In the financial markets, the Shenzhen Component Index is one of the indices that most accurately represents the Chinese stock market. This paper compiles a financial time series sample using the daily closing prices of the Shenzhen Component Index from 2000 to 2021. The sample comprises 5332 data points for the Shenzhen Component Index. As depicted in Fig. 1, several IMF components and residues were derived from the CEEMDAN decomposition of the Shenzhen Component Index. The red line showcases distinct heteroscedasticity in the high-frequency IMF components during certain periods. Further analysis reveals that although the composite component of the initial high-frequency components passes the zero mean and stationarity tests, it exhibits heteroscedasticity in specific periods. This is a characteristic outcome, akin to “leptokurtic” and “volatility clustering” observed in financial time series. These heteroscedasticities signify that high-frequency IMF components are not solely composed of noise. Consequently, this paper suggests that if the composite component of high-frequency components, decomposed from a time series via the empirical mode decomposition method, is stationary with a mean of 0, it lacks long-term trend elements and is presumed to be primarily noise. This component is referred to as the “noise-containing component” in this paper. Further decomposition of this noise-containing component is necessary to extract valuable information.

Fig. 1
figure 1

CEEMDAN decomposition of the Shenzhen component index

Following the decomposition of a time series into a series of modal components and residues via the empirical mode decomposition method, the modal components and residues can be aggregated into two categories. Without loss of generality, if the division is between \(1, \ldots ,i\) and \(i + 1, \ldots\), the noise-containing component and the de-noised component can be obtained, denoted respectively as \(x(t)_{{{\text{noise}}}}\) and \(x(t)_{{{\text{non\_noise}}}}\):

$$x(t)_{{{\text{noise}}}} = \sum\limits_{k = 1}^{i} {{\text{IMF}}_{k} }$$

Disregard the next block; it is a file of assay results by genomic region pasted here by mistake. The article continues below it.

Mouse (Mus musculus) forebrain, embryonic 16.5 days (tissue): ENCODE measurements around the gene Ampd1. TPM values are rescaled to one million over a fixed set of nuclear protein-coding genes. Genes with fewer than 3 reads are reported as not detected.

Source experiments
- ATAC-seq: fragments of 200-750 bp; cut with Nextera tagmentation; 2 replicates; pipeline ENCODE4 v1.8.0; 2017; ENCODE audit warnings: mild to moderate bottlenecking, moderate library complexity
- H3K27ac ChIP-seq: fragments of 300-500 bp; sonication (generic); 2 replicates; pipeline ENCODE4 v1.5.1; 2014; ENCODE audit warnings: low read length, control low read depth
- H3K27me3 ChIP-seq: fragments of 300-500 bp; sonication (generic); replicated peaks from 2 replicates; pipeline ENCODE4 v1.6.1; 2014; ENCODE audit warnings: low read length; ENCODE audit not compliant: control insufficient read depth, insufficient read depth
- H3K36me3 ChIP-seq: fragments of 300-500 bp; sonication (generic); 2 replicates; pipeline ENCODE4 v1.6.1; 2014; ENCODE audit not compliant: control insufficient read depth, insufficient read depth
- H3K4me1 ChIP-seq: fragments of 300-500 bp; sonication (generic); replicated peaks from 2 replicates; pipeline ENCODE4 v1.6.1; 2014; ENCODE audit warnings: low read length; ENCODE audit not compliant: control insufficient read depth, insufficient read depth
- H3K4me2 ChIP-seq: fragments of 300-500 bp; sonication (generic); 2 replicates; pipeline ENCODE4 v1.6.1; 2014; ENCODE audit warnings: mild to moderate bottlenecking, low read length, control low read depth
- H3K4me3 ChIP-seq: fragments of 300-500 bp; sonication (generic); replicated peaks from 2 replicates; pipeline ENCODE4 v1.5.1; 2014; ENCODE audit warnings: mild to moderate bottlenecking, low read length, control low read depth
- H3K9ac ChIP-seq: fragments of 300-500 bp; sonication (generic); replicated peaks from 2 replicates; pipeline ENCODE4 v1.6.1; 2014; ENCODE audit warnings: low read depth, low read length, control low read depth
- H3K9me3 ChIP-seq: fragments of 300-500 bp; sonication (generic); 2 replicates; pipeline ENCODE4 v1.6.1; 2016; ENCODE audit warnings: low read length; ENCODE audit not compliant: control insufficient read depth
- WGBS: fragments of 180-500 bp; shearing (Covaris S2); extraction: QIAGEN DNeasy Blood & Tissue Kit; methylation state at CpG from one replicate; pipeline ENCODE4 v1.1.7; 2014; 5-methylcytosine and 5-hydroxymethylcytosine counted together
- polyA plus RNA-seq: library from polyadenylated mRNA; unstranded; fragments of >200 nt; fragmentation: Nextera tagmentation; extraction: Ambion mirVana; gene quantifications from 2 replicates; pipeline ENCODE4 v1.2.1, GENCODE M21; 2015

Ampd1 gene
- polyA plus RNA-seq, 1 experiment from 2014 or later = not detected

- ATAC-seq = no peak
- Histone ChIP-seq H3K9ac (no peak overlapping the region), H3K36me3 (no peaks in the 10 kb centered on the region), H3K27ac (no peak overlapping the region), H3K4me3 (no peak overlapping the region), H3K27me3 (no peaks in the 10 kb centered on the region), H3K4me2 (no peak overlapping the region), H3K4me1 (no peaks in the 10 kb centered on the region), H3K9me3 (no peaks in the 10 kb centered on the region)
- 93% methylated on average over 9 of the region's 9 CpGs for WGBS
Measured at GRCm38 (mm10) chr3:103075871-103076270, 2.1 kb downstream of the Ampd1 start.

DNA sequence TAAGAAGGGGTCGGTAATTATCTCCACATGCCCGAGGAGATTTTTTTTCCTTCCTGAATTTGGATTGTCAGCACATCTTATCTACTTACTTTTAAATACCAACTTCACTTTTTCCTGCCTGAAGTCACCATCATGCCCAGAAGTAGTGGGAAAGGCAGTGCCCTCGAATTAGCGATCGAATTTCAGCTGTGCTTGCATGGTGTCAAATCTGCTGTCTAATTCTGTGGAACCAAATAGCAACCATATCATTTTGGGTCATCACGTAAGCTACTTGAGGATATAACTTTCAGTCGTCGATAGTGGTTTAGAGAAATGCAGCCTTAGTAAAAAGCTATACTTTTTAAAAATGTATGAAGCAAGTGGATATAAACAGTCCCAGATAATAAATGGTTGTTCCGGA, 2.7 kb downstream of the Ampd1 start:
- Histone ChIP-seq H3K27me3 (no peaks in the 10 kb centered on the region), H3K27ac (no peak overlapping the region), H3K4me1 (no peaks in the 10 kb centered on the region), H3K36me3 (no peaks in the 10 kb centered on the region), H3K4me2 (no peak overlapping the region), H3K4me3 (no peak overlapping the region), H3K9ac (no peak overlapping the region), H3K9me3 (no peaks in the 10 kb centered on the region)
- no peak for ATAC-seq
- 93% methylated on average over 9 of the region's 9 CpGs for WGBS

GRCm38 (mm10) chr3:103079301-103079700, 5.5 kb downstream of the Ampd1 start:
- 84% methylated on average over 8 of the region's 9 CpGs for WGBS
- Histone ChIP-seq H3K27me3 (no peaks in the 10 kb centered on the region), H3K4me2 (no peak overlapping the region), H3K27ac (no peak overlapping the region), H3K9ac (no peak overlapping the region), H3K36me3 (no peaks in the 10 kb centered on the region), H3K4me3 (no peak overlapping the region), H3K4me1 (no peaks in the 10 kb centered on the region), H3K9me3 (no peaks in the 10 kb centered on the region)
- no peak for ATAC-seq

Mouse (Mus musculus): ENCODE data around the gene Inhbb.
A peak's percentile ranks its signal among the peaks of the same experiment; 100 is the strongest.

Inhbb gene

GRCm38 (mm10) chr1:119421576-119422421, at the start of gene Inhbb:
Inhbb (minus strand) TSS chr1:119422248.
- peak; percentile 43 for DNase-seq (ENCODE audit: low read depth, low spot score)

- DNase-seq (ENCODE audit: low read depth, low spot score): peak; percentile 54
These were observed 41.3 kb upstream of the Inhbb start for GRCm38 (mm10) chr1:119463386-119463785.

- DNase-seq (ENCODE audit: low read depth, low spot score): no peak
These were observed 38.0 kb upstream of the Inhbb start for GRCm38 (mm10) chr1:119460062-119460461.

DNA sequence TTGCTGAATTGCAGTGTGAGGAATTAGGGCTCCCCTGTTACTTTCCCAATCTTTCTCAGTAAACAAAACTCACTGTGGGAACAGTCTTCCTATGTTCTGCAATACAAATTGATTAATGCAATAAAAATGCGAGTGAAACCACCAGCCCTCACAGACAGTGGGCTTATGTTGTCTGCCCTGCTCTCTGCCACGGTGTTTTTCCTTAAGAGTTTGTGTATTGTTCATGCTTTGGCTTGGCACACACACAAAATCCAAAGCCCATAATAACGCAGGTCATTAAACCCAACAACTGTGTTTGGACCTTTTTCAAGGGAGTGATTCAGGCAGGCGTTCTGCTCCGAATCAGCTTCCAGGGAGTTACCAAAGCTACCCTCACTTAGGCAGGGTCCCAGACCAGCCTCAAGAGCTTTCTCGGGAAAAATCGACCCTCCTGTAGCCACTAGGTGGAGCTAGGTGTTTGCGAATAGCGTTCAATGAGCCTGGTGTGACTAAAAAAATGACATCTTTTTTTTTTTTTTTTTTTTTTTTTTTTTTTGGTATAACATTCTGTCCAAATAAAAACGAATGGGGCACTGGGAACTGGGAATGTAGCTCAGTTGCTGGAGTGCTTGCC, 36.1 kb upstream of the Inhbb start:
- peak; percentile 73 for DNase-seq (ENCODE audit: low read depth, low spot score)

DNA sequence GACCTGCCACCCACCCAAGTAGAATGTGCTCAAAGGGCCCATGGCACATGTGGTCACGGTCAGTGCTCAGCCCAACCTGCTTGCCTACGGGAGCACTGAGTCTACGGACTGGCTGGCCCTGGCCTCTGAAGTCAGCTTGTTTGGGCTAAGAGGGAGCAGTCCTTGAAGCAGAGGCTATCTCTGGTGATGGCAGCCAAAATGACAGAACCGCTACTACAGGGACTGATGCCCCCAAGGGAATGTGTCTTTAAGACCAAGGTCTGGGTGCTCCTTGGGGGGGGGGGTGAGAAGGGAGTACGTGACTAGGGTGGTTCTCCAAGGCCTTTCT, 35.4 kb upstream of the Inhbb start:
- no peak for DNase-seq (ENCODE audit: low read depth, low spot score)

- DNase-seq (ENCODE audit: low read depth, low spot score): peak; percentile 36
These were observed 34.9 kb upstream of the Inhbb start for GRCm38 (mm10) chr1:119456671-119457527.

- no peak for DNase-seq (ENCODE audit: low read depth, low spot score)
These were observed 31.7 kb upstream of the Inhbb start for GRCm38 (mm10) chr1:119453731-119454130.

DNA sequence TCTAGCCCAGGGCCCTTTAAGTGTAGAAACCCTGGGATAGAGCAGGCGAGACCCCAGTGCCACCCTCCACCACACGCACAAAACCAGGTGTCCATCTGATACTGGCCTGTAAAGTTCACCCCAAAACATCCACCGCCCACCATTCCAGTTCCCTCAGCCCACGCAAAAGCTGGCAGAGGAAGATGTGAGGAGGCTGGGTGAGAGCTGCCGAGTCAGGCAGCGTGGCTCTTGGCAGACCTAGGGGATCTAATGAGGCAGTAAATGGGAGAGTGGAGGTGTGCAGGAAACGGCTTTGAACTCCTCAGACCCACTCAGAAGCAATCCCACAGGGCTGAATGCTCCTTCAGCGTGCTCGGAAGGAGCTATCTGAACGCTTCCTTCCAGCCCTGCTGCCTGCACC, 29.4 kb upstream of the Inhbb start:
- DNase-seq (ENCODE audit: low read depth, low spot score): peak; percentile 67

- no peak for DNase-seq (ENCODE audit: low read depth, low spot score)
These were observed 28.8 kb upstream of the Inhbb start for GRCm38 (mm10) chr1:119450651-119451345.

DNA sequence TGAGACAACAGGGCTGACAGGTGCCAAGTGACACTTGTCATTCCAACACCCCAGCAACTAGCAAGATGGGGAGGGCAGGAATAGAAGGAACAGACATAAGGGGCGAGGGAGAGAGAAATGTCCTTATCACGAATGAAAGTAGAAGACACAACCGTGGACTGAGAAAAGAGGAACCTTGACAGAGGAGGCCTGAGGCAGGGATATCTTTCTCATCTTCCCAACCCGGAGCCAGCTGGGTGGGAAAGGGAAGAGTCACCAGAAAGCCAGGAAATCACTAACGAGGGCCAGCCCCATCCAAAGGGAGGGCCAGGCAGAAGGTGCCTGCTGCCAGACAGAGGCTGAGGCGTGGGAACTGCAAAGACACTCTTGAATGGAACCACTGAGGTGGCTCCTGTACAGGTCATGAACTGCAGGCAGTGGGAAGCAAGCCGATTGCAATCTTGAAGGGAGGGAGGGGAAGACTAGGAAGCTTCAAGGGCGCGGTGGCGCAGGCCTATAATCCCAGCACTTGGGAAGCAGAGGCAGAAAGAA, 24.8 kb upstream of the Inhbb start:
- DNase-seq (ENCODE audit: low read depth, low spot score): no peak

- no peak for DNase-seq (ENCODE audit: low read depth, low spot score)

$$x(t)_{{{\text{non\_noise}}}} = \sum\limits_{k = i + 1}^{K} {{\text{IMF}}_{k} } + R(t)$$

The decomposition should satisfy the following conditions:

  1. (1)

    When \(k = 1, \ldots ,i\) is present, the overall mean of \({\text{IMF}}_{k}\) equals 0.

  2. (2)

    The overall mean of \(\sum\nolimits_{k = 1}^{i} {{\text{IMF}}_{k} }\) equals 0.

  3. (3)

    When \(k = 1, \cdots ,i\) is present, \({\text{IMF}}_{k}\) is stationary.

  4. (4)

    \(\sum\nolimits_{k = 1}^{i} {{\text{IMF}}_{k} }\) is stationary.

At this point, \(\tilde{x}(t) = [\sum\nolimits_{k = 1}^{i} {{\text{IMF}}_{k} } - \varepsilon (t)] + \sum\nolimits_{k = i + 1}^{K} {{\text{IMF}}_{k} } + R(t)\).

For testing conditions (1) and (2), a population mean test can be conducted on \({\text{IMF}}_{k}\) (\(k = 1, \ldots ,i\)) and \(\sum\nolimits_{k = 1}^{i} {{\text{IMF}}_{k} }\) respectively, denoted as \(H_{0} :\mu = 0,H_{1} :\mu \ne 0\). The t test statistic can be constructed as follows:

$$t = \frac{{\overline{x}}}{{{\raise0.7ex\hbox{$s$} \!\mathord{\left/ {\vphantom {s {\sqrt n }}}\right.\kern-0pt} \!\lower0.7ex\hbox{${\sqrt n }$}}}} \sim t(n - 1)$$

Hence, the rejection region is \(\{ \left| t \right| > t_{\alpha /2} (n - 1)\}\).

For testing conditions (3) and (4), the ADF test can be used.

2.3 Wavelet threshold de-noising

Donoho [26] proposed a de-noising method based on wavelet transformation, known as the wavelet threshold de-noising method. This method has been widely studied and applied [27,28,29]. It involves selecting suitable wavelet basis functions and decomposition levels, performing wavelet decomposition on the noise-containing signal, and obtaining a series of low-frequency and high-frequency wavelet coefficients. These coefficients are then processed with a threshold function. After processing, the high-frequency and low-frequency coefficients are reconstructed to produce a signal from which noise has been removed.

2.3.1 Threshold selection criteria

  1. 1

    In wavelet threshold de-noising, the criteria for threshold selection typically include:

  2. 2

    Fixed threshold (sqtwolog), \(\lambda_{1} = \sigma_{n} \sqrt {2\ln N}\), where \(\sigma_{n}\) is the noise standard deviation and N is the signal length.